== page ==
My social media feed in recent days contains several references to the recent interview between the Canadian psychologist Dr. Jordan Peterson and the BBC journalist Cathy Newman. Throughout the interview, when Dr. Peterson gave his opinion on topics such as feminism and LGBT rights, Ms. Newman routinely interrupted him with the phrase meme, “So what you are saying is …” before to say again what Dr. Peterson said in such a way that it makes him seem prejudiced.
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Dr. Peterson responded graciously throughout the interview, and the whole event was taken advantage of by multiple ideological views, from conservatives like Ben Shapiro, who acclaims Peterson as a hero of freedom of expression, to leftists who denounce Peterson as a drug addict.
Her ideology really leads her to listen to what she says she is saying.
However, the apparently simple ideological clash in this video reveals an unfortunately common truth: when issues such as prejudice are discussed, it seems that many of us are not speaking the same language. While we all speak English, the semantic meaning of the words seems to be completely different according to the ideology you follow.
It is tempting for both sides to dismiss the other as “wrong” or “stupid”, but what we have to understand is that, in conversations on issues like this, the ideological divide has become so deep that, in a sense, both sides They are speaking a different language. Therefore, when someone like Cathy Newman hears that someone like Dr. Peterson speaks, she not only tries to manipulate the conversation by putting words in her mouth; her ideology really leads her to listen to what she says she is saying.
A new definition of racism
To understand how this fundamental difference in language originated, it is necessary to explore one of the most fundamental theories of modern prejudice: symbolic racism. Originally conceived as a psychological construct to help explain racism in post-Jim Crow America, it was quickly adopted not only in the psychological community, but in sociology, political science, and even economics, and currently defines much of our cultural discussion about the prejudices of all kinds.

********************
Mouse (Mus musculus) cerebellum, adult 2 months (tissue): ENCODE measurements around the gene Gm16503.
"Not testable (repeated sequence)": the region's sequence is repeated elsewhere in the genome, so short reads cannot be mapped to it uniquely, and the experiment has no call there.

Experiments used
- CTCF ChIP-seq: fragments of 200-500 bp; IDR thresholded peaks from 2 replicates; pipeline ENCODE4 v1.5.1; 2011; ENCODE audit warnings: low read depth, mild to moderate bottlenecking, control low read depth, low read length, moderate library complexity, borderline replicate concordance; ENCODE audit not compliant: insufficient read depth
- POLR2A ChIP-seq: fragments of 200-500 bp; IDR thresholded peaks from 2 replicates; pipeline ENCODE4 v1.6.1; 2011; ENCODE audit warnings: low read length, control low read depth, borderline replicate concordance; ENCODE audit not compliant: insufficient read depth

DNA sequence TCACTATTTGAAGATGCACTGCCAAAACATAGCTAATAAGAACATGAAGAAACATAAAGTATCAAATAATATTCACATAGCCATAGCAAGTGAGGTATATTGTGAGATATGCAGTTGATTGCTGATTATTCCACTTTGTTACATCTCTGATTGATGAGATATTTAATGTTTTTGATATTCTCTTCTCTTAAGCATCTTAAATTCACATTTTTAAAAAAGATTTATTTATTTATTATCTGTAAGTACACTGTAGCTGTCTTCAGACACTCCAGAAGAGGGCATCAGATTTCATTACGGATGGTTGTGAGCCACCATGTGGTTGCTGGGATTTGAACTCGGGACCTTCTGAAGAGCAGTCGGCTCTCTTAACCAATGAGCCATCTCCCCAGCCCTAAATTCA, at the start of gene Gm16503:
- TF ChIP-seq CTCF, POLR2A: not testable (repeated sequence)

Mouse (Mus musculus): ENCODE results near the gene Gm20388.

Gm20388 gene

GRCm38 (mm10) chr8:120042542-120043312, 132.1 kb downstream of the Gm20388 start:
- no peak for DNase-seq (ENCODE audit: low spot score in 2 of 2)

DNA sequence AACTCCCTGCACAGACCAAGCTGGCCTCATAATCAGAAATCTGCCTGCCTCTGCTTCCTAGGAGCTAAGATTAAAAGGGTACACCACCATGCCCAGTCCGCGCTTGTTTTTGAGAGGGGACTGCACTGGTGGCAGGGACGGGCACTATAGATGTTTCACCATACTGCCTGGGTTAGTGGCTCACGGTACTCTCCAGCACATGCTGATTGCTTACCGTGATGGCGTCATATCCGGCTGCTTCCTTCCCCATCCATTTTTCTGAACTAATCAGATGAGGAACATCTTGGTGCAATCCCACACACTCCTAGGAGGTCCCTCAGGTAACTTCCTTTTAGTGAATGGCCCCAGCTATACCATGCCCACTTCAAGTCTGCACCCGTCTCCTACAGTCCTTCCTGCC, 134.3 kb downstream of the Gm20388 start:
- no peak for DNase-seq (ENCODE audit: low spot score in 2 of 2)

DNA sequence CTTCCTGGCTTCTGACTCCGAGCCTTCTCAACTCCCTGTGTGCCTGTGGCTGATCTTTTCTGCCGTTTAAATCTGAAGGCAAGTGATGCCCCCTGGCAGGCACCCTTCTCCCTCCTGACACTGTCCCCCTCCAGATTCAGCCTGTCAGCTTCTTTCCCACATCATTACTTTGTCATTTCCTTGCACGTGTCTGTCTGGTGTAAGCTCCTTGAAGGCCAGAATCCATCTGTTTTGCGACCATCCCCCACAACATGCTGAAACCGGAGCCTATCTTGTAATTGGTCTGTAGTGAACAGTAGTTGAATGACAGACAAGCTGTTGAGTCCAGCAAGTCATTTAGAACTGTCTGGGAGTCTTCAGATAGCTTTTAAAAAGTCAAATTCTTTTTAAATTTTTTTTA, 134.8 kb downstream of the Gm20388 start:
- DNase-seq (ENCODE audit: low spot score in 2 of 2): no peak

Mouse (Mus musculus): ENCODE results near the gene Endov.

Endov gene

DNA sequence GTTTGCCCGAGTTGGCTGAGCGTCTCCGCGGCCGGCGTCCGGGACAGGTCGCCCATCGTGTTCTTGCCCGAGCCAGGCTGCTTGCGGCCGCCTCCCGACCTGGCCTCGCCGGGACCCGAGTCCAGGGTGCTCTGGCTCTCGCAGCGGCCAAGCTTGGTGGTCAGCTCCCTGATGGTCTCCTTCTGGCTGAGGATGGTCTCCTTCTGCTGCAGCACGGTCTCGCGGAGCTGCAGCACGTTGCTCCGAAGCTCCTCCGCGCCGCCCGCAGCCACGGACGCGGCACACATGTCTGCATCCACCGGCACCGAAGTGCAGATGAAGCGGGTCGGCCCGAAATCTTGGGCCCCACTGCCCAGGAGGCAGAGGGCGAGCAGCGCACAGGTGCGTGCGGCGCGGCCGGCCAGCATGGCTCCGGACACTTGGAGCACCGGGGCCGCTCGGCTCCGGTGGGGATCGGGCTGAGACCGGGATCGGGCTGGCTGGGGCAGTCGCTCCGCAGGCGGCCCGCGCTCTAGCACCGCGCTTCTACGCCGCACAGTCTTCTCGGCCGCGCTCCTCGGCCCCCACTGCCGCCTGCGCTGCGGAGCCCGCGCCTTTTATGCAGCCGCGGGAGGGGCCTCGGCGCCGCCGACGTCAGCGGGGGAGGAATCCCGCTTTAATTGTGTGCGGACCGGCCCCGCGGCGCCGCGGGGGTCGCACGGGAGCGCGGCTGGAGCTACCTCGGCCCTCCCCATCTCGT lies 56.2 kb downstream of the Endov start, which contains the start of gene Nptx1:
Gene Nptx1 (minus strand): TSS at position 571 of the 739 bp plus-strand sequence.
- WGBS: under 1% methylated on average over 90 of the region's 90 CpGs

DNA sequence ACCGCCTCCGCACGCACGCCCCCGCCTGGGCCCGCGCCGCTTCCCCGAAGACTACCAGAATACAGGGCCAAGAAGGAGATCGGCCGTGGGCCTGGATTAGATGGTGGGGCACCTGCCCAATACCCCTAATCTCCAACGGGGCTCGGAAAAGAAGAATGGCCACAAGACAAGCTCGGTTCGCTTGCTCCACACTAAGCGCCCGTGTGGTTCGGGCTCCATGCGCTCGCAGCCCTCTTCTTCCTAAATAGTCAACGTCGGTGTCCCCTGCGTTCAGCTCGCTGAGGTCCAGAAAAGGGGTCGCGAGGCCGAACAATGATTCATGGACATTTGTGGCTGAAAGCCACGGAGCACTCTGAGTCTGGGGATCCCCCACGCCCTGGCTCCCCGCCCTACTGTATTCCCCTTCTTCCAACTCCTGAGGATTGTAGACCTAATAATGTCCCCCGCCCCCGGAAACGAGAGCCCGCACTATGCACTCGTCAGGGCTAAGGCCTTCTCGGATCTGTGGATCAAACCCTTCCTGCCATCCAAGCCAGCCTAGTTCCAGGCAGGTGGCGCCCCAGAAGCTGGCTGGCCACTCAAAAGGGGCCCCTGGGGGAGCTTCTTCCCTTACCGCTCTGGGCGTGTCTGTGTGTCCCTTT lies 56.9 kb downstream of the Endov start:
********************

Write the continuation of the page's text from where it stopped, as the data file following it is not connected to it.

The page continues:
In 1973, after several racial unrest, the United States began to realize that, despite the successes of the Civil Rights Movement, we still had a long way to go as a society. Psychologists David Sears and John McConahay coined the term “symbolic racism” in their 1973 book, The Politics of Violence: The New Urban Blacks and Watts Riot, defining it according to three principles:
A newer and more subtle form of racism is emerging, due to social pressure against explicit participation in the behaviors and attitudes of the Jim Crow era.
This racism manifests itself in the socio-political sphere, and many use racially oriented legislation to manifest their racism in a socially acceptable manner.
This new, subtle and “symbolic” racism has its origins in socializing to accept certain conservative values.
A definition problem
The concept of symbolic racism is not without foundation. Certainly, racism has not disappeared from the United States, but it has become more subtle, and there is certainly racially motivated legislation that passes itself off as “tradition”. However, the theory of symbolic racism goes further by defining conservatism as intrinsically racist.
It does not matter what you really believe; The “real motive” can be determined by one’s political actions.
In their 1973 work The Politics of Violence, Sears and McConahay argue that to support equality for African Americans, but not to support government programs “designed to ensure” this equality is a form of racism. This element has defined much of the subsequent study of racism since then, apparently with regret for the original authors. In a 2005 article written with Christopher Tarman, David Sears emphasizes that conservatism is a separate construction from political conservatism. However, whatever their original intentions, their theory has combined the two.
Despite the grief of the Sears buyer, the theory of symbolic racism inherently defines, through faulty logic, that the conservative / libertarian ideology is racist. He does it in a particularly insidious way; It requires that anyone who believes in equal opportunity should support legislation such as affirmative action and welfare spending.
If a person does not support such policies, this can be interpreted as a sure manifestation of symbolic racism masquerading as a political ideology. In this way, it no longer matters what one really believes; The “real motive” can be determined by one’s political actions. Therefore, fiscal conservatism has been inherently defined as a form of racism, both by the social sciences and by society in general.